Religion… and the participation in political life

Submitted by munir on Tue, 07/09/2024 - 13:38

Questions are being addressed nowadays, stating: “What is your role in the Church, and what is the role of the clergy in general in the upcoming parliamentary elections? For this reason, the Cultural Committee of the Sacred Heart of Jesus Church, which is affiliated with the Latin Patriarchate in Tla’ Al-‘Ali, Amman, has held a panel discussion moderated by Dr. Hiba ‘Abbasi that focused on the elections, and how to direct the young generations to participate in them. Members of Parliament as well as specialists in religious and political affairs took part.

I spoke in the first place about the Church’s position, namely urging believers and worshipers to proceed by fulfilling their duty towards their homeland, namely to choose candidates in a wise way, so that the elected members of Parliament would be true representatives of their people in legislation and in monitoring, as well as in helping people complete their transactions with official departments. Good citizenship prompts demanding rights, which is a legitimate claim through peaceful means, but demanding rights goes hand-in-hand with performing duties, so that the attainment of true citizenship is subsequently fulfilled.


In my address, I focused on the fact that the Church, at the start of the electoral campaign, stands at the same distance from every candidate, especially the candidates of the nine Christian seats as stipulated in the Jordanian legislation. The Church does not support one candidate over another as a sign of providing equal opportunities, and in order to regulate its relationship in the future with the elected, as well as with those who were not lucky.


It is needless to underline in this regard the principle of integrity and honest election process, through continuous awareness of staying away from political money, as well as buying and selling votes for this is called “corruption”.  It is the duty of religious institutions to urge people to stay away from buying votes, which is the buying of conscience.  As for conscience, it is governed at the time of casting the vote, by the person who  personally chooses the candidates qualified for political service.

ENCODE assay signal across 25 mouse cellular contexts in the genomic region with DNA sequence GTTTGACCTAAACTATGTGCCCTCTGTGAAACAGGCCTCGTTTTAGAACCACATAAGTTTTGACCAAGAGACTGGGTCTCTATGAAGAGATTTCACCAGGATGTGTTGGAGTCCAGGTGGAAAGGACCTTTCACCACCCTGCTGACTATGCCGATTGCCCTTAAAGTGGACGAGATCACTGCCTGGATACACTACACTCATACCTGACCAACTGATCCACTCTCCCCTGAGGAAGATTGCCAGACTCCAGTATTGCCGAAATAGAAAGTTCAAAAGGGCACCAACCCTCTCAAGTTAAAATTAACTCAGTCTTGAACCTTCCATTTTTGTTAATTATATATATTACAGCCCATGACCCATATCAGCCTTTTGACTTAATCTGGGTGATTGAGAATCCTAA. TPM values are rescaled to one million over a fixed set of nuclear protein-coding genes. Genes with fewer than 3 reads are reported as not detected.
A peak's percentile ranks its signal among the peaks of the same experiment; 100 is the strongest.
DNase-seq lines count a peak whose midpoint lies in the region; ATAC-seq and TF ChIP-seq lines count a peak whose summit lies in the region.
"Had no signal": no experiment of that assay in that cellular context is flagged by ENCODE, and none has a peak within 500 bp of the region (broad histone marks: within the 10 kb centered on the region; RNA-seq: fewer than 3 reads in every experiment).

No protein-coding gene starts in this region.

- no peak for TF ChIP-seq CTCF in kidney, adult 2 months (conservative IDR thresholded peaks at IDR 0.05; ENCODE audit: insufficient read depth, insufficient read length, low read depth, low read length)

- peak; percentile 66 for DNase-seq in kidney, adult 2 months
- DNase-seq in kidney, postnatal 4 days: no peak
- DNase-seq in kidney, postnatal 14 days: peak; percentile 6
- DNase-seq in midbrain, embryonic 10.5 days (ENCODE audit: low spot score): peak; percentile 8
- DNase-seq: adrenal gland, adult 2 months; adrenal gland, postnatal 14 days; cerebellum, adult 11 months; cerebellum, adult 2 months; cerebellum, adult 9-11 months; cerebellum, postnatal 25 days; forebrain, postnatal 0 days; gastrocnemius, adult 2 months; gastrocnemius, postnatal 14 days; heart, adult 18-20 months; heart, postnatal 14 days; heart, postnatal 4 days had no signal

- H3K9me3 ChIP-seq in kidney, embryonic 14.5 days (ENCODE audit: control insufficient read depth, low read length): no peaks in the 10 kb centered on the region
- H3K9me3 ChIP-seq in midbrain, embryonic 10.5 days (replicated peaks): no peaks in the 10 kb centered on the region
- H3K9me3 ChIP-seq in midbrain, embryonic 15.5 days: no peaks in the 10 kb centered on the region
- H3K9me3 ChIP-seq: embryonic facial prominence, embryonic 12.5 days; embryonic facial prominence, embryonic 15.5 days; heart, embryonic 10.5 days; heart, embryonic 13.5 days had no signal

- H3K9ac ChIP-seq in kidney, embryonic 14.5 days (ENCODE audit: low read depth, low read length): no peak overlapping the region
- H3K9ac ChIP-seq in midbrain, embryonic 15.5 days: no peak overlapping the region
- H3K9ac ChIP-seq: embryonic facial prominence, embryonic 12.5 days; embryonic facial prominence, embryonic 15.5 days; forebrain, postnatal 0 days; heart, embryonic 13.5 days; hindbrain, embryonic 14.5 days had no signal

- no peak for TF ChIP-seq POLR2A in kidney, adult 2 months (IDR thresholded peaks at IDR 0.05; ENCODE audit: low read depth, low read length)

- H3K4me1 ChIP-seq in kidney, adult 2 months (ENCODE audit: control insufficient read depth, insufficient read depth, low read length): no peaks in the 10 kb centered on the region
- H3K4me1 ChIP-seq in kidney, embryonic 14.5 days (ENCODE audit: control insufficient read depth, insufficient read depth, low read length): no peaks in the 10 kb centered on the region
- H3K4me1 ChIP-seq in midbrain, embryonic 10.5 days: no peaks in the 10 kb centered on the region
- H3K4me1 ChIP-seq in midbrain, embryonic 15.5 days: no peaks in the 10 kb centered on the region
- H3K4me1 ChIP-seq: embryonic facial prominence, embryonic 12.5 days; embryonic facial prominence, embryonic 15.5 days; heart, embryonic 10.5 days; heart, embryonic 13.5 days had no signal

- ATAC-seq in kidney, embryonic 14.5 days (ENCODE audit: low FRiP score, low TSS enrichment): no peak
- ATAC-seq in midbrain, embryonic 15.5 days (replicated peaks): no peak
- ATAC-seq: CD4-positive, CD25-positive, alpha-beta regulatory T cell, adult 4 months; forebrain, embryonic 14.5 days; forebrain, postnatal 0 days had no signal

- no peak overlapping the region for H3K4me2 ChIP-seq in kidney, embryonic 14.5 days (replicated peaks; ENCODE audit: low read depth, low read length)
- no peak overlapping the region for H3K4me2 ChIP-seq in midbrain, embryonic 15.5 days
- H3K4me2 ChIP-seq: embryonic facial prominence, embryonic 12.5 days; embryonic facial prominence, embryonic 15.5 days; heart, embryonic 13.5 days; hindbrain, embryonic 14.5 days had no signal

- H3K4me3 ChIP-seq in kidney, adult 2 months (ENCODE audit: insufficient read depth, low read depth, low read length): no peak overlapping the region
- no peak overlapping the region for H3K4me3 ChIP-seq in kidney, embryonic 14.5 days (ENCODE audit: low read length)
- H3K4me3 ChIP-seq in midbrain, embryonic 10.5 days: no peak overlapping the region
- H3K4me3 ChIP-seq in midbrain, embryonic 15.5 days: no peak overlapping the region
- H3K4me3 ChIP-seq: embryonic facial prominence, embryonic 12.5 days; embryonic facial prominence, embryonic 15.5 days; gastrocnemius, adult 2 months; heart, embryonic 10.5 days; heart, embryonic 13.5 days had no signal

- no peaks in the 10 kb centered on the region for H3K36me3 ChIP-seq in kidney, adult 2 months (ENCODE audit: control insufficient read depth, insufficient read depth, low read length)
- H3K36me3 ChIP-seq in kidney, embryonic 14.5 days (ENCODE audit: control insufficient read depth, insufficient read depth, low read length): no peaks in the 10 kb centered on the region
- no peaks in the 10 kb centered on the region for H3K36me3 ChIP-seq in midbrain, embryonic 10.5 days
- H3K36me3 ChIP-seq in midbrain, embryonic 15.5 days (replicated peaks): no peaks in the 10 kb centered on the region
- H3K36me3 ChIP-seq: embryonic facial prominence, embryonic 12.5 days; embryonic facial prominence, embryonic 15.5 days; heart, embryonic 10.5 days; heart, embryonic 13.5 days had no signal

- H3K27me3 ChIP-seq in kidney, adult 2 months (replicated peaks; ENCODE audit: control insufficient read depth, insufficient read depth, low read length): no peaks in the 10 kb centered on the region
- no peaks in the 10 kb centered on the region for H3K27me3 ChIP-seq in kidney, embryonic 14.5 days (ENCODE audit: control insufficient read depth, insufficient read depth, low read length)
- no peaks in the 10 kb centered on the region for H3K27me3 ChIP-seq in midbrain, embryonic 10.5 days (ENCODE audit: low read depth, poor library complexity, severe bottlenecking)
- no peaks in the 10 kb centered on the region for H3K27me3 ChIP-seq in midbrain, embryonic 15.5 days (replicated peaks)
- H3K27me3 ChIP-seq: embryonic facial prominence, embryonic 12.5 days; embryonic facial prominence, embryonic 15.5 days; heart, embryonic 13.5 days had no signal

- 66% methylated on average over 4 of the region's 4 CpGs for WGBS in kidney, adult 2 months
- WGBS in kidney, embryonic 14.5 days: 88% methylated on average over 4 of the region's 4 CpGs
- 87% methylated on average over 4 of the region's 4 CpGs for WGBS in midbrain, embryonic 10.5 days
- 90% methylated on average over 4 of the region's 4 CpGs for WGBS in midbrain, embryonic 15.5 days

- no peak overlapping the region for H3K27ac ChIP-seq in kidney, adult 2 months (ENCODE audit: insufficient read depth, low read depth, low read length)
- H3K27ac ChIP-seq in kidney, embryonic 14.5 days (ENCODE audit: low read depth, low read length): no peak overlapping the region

In the aforementioned panel discussion, a consideration was made towards the nine Christian seats, of which seven local seats remained, as has been the case for decades. As for the 8th and 9th seats, they became part of national or party lists, and there is a new mechanism for counting them. The question was raised about transferring the Christian seat in Amman from the third constituency to the second one, as thousands of people did not take note of that, and therefore they did not take the initiative to move their electoral constituency to where the Christian seat is located.


However, it should be noted that the Christian citizens do not vote only for the Christian candidates, as they are equal with all other citizens and can choose the competent candidates whom they discern as capable of serving and painting a positive image for the next Parliament. The responsibility to raise awareness about the duty of going to the polls on September 10 remains a collective one, through which we hope to contribute to raising the percentage of people coming to the polls much more than last time. In 2020, in some constituencies the percentage of voters remained only 11 per cent, which is a very low one, and at that time the Corona virus was used as an excuse. We hope to get rid of the virus of inaction this year, so that the real participation rate of citizens may increase.


I conclude by quoting the message of Emeritus Latin Patriarch of Jerusalem, Patriarch Michel Sabbah, may God give him long life (91 years old), where he sent a message dated July 1, 1993, to the believers in Jordan marking the 1993 parliamentary elections. He stated: “As for the parliamentary elections, we remind the believers of the duty to participate, so that they should not refrain from voting. Let them be governed by their conscience and cast their votes for whoever they see as the best and most appropriate according to their faith and national awareness. Let them in all circumstances maintain mutual love, unity, and harmony, so that parliamentary elections should not lead to fights, defamation, and the destruction of the freedom of others.”


The Patriarch adds: “May whoever finds oneself competent to provide the necessary service, nominate oneself. It is the duty of the believers who are running for parliamentary elections to know that they are nominating themselves to serve the public good, and to serve others before serving themselves. They also have the duty to serve inspired by their faith. They convey the Christian dimension in faith and culture in their Arab Muslim homeland, especially in their homeland, Jordan. What their country and its Muslim and Christian citizens alike demand them is to provide, through their services and political work, the wealth they acquire  in their country, homeland and citizens as a whole.”

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Fr. Dr. Rif'at Bader